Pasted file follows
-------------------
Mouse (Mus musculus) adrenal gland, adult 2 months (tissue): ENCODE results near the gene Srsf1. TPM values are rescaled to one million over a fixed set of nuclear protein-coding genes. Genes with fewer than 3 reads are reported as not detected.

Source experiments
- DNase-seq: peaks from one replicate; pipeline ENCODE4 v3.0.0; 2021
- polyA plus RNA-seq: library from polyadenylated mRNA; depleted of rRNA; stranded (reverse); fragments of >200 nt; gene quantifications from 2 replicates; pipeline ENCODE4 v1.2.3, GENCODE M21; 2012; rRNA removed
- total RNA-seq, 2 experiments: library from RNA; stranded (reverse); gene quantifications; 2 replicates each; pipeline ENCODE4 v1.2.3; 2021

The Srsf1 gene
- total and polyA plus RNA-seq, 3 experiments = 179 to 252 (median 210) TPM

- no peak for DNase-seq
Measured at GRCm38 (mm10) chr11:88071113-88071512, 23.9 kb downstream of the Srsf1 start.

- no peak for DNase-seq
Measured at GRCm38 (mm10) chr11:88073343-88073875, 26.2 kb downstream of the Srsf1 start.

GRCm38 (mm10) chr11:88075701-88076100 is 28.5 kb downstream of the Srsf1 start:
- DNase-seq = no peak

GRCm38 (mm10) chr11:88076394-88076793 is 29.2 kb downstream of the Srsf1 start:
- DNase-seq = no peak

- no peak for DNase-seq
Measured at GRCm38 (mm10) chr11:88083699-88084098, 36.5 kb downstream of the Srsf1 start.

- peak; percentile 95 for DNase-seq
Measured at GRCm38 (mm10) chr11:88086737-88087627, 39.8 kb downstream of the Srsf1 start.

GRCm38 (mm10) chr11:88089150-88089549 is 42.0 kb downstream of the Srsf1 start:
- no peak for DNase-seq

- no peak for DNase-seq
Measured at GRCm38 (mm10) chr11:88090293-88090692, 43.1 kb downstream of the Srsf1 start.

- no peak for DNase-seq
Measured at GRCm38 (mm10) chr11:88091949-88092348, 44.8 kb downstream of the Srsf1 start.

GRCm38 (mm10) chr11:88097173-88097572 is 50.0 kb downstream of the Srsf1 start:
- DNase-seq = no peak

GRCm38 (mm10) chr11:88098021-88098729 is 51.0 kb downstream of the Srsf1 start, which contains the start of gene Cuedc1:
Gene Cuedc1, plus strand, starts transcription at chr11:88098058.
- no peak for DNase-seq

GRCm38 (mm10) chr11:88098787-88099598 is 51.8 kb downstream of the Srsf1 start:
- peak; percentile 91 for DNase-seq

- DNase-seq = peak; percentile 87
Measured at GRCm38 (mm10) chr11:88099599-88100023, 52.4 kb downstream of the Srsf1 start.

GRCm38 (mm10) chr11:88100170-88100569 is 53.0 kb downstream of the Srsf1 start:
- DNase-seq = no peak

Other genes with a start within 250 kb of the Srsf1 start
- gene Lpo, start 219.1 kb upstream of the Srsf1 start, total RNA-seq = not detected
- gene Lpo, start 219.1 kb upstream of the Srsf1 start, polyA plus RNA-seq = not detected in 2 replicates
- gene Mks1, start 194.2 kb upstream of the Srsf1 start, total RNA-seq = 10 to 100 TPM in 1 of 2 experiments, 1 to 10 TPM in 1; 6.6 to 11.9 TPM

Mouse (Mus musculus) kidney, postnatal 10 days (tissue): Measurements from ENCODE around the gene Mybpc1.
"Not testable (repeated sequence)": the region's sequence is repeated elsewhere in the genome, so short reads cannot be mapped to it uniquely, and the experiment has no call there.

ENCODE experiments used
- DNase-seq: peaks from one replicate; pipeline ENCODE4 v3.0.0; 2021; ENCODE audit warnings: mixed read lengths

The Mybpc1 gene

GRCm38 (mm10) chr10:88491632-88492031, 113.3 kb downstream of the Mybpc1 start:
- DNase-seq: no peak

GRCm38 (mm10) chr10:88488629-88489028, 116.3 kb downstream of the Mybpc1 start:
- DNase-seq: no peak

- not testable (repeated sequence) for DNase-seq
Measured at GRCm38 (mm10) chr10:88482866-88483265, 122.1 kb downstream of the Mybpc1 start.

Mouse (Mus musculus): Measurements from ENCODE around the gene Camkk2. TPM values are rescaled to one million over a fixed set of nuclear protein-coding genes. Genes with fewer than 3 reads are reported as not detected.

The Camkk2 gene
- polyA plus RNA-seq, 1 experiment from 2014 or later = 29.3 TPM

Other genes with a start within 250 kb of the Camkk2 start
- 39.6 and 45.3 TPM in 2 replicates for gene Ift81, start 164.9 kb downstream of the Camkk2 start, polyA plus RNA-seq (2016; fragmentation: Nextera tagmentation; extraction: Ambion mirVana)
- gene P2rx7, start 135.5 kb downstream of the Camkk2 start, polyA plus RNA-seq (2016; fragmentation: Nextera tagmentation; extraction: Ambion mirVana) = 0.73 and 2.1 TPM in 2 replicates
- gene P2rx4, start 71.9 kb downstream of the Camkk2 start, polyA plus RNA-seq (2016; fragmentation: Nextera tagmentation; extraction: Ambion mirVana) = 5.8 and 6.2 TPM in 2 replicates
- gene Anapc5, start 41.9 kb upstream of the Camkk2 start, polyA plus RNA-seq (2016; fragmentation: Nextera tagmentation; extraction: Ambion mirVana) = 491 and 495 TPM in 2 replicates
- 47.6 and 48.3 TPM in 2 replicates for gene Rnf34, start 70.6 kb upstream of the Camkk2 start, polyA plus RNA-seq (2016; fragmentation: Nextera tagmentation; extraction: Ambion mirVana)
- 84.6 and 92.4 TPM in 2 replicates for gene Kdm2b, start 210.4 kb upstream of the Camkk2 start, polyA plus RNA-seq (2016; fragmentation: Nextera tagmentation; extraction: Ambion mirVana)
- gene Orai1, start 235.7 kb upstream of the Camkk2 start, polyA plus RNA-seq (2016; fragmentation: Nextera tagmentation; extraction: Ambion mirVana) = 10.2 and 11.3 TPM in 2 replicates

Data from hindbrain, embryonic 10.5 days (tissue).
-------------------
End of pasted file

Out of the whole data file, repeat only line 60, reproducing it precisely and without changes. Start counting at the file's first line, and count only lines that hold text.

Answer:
- 47.6 and 48.3 TPM in 2 replicates for gene Rnf34, start 70.6 kb upstream of the Camkk2 start, polyA plus RNA-seq (2016; fragmentation: Nextera tagmentation; extraction: Ambion mirVana)